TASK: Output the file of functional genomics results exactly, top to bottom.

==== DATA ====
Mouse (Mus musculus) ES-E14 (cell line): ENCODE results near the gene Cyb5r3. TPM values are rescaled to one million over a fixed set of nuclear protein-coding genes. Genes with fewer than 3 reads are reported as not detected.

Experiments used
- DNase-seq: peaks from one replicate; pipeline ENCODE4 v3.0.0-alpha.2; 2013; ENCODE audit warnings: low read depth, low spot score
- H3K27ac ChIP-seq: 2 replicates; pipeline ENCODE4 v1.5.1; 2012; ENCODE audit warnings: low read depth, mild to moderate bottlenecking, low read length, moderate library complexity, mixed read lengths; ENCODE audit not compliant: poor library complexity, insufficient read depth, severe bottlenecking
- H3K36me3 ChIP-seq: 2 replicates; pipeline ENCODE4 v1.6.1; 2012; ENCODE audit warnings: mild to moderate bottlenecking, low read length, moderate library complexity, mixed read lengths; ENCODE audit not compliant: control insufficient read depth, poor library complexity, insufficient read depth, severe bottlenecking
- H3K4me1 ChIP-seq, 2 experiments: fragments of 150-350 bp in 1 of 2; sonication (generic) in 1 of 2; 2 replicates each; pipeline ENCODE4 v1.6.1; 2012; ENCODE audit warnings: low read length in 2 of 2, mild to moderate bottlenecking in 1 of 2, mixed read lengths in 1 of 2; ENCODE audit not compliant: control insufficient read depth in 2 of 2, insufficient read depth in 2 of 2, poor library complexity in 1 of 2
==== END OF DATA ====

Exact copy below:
Mouse (Mus musculus) ES-E14 (cell line): ENCODE results near the gene Cyb5r3. TPM values are rescaled to one million over a fixed set of nuclear protein-coding genes. Genes with fewer than 3 reads are reported as not detected.

Experiments used
- DNase-seq: peaks from one replicate; pipeline ENCODE4 v3.0.0-alpha.2; 2013; ENCODE audit warnings: low read depth, low spot score
- H3K27ac ChIP-seq: 2 replicates; pipeline ENCODE4 v1.5.1; 2012; ENCODE audit warnings: low read depth, mild to moderate bottlenecking, low read length, moderate library complexity, mixed read lengths; ENCODE audit not compliant: poor library complexity, insufficient read depth, severe bottlenecking
- H3K36me3 ChIP-seq: 2 replicates; pipeline ENCODE4 v1.6.1; 2012; ENCODE audit warnings: mild to moderate bottlenecking, low read length, moderate library complexity, mixed read lengths; ENCODE audit not compliant: control insufficient read depth, poor library complexity, insufficient read depth, severe bottlenecking
- H3K4me1 ChIP-seq, 2 experiments: fragments of 150-350 bp in 1 of 2; sonication (generic) in 1 of 2; 2 replicates each; pipeline ENCODE4 v1.6.1; 2012; ENCODE audit warnings: low read length in 2 of 2, mild to moderate bottlenecking in 1 of 2, mixed read lengths in 1 of 2; ENCODE audit not compliant: control insufficient read depth in 2 of 2, insufficient read depth in 2 of 2, poor library complexity in 1 of 2